• Providing over 20 years of vital funding and support to ensure the survival of one of the last truly wild black rhino populations in Namibia, enabling populations to emerge from the brink of extinction. 
  • Working to fund undercover investigations exposing the cross boarder trafficking routes and criminal syndicates behind some of the largest and most prolific wildlife crime families in the world. 
  • Saving the Amur Tiger from certain extinction in the 1990s. As part of an international coalition DSWF successfully cracked down on uncontrolled poaching and raised awareness among the international community. Today there is a healthy and sustainable population of more than c.450 wild tigers in the Russian Far East. 
  • Helping to establish a hugely successful community defence force in Assam, India. By inspiring and engaging local communities they have volunteered themselves as the first line of defence at the UNESCO world heritage site to protect their native wildlife. 
  • Building capacity in Tost Nature Reserve, Mongolia, through use of scientific data on snow leopards, empowering local communities to successfully apply for protected area status creating one of the largest continuous Snow Leopard habitats in the world. 
  • Engaging with the Kyrgyzstan Government and a local NGO to re-wild a former hunting concession allowing for the safe development of the 4th most significant snow leopard habitat in the world as a protected natural area. 
  • Establishing the two leading art events in the conservation calendar. Global Canvas, a youth and schools art competition and Wildlife Artist of the Year, the UK’s premier wildlife art competition. Both combine art and conservation with stunning results, helping raise awareness and vital funds for species protection through the beautiful and creative medium of art. 

What are the biggest challenges faced by DSWF as a charity and how do you overcome them? 

We understand that wildlife is not at the top of everyone’s giving list – it can be difficult for people to relate to wild elephants, rhinos, tigers … they are not part of people’s normal, everyday life experiences. But, there is a wider and growing realization that this beautiful world of ours will not survive if we continue to plunder its natural resources by destroying swathes of forests and wild spaces, polluting it and driving wildlife to extinction.

The message that saving wildlife saves us all is vital and it’s one that I think young people are really beginning to take to their hearts.

Our education programmes in the UK and overseas provide us with amazing and positive feedback from children and their teachers. 

The other huge challenge to wildlife survival is the illegal trade in wildlife and that’s why we work so hard both at a grass roots level; by training and equipping anti-poaching and park protection teams, and on the world stage by campaigning for the closure of domestic ivory markets and the end of the trade in tiger parts.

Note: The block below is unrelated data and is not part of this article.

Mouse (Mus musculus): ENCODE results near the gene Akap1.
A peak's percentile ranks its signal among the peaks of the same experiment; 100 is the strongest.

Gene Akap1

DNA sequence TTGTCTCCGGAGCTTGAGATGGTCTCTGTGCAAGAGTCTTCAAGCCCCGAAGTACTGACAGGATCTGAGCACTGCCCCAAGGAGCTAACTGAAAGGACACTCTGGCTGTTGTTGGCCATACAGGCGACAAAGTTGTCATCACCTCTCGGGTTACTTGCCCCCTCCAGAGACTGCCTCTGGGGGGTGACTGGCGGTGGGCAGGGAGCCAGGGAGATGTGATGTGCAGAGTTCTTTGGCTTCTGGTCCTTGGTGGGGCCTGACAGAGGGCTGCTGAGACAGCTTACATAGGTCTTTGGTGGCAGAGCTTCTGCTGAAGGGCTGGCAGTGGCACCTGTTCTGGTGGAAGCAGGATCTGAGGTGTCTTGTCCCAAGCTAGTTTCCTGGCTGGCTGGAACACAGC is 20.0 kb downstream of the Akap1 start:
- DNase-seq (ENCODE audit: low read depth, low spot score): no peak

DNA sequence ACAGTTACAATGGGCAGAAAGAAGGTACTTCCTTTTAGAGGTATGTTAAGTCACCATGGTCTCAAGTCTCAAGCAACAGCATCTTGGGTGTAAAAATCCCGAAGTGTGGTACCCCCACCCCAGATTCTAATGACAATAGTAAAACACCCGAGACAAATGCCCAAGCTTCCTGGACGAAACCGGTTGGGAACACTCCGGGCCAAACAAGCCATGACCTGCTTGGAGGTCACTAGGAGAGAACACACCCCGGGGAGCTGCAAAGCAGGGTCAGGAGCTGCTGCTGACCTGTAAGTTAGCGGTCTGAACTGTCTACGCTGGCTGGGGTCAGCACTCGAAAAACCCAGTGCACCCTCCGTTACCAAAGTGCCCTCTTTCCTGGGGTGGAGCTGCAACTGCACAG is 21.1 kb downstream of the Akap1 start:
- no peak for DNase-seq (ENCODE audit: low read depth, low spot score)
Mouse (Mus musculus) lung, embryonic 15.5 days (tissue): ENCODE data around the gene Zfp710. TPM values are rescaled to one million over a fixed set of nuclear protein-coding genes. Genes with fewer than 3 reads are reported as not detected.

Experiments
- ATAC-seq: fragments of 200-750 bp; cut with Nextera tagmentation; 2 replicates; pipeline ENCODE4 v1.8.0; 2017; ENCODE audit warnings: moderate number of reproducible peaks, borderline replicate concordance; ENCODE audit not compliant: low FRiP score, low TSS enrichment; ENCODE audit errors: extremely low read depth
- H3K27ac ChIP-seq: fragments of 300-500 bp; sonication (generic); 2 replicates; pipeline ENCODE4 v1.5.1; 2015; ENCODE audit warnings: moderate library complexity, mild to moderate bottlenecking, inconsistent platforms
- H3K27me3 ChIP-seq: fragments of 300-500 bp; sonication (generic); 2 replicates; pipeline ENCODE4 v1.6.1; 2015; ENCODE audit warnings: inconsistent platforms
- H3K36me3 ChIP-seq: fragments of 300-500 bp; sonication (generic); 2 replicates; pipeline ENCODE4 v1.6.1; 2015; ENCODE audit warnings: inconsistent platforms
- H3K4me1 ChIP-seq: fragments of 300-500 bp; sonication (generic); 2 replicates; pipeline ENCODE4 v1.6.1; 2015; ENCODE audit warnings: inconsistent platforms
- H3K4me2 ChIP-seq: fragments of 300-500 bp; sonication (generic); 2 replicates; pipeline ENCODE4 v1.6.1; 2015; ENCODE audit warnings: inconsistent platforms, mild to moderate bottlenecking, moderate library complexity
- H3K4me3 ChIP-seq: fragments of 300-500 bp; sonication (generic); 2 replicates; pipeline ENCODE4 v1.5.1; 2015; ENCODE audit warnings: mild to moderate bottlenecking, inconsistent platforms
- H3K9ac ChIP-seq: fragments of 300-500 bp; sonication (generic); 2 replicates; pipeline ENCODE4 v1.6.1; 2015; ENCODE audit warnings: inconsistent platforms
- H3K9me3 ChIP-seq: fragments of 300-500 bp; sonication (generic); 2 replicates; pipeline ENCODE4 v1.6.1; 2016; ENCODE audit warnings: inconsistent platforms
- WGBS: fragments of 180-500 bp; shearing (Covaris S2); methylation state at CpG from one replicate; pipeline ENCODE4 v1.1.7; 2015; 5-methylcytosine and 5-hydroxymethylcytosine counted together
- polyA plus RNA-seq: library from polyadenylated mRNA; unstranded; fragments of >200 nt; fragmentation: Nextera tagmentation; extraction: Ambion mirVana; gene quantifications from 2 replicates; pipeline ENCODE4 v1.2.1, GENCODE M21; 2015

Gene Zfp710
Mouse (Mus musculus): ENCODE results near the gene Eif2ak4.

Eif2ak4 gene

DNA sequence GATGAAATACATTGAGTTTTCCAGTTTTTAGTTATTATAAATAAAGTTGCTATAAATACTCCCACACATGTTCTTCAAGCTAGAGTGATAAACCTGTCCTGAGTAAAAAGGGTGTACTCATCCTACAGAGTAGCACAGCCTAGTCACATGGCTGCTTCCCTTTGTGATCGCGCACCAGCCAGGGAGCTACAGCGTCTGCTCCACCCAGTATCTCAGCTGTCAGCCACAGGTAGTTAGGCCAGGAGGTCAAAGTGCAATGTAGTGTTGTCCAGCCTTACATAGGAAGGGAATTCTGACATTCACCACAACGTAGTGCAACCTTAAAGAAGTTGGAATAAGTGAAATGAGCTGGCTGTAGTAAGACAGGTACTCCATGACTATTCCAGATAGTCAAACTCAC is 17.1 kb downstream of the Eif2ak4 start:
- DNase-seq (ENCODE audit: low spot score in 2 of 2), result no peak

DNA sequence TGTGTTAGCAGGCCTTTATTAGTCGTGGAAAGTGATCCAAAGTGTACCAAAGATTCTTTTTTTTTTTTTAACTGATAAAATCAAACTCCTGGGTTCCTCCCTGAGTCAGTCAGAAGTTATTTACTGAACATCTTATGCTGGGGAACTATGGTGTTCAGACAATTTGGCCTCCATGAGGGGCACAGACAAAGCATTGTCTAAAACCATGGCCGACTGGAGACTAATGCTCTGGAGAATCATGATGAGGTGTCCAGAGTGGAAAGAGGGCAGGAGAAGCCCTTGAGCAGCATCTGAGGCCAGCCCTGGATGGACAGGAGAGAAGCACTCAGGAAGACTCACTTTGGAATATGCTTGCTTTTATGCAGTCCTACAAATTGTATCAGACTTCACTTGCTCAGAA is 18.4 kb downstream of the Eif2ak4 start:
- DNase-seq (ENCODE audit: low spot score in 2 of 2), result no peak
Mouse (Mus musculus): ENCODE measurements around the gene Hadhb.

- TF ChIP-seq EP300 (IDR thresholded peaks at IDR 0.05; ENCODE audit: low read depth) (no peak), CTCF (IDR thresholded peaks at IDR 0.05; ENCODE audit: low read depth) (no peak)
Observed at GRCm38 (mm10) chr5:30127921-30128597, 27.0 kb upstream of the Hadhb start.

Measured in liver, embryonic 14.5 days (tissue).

How can we change local attitudes towards nature? 

Education is key. Our funding of education programmes across Africa and Asia and in the UK help develop a real sense of the importance of the wild world as an intrinsic part of our existence. We engage local communities in finding long-term, sustainable solutions to protect their native wildlife and support alternative income generation schemes to keep people from poaching. 

Can we as members of the public do anything that genuinely helps preserve the natural world? 

Of course. It is only through collective efforts that we can drive change. From careful consideration of what we consume – from the food we eat and the items we buy – to providing financial and physical support for conservation (by donating or volunteering) we can all help to make a difference. Being optimistic about the successes we can collectively create is vital too. 

What has been your best natural world experience to date? 

There have been so many! As an artist working in the field my experience of wildlife and the natural world has been a cornerstone of my existence. Sitting with the wild elephants at Savuti in Botswana as they dust bathed in the setting sun was unforgettable.  

Who is your personal Natural World Hero and why? 

Like many, I admire David Attenborough for introducing so many people to the natural world through film and television. Education is at the heart of protecting the natural world.

Where is your dream natural world destination that you haven’t visited yet but would like to? 

Antarctica. One of my daughters went with her family last year and the experience and photographs they shared when they came home was magical. 

What natural world insight would you like to leave us with?

The natural world is too precious and too beautiful to lose. Without wildlife and wild spaces the world would be a bleak place. We must protect it.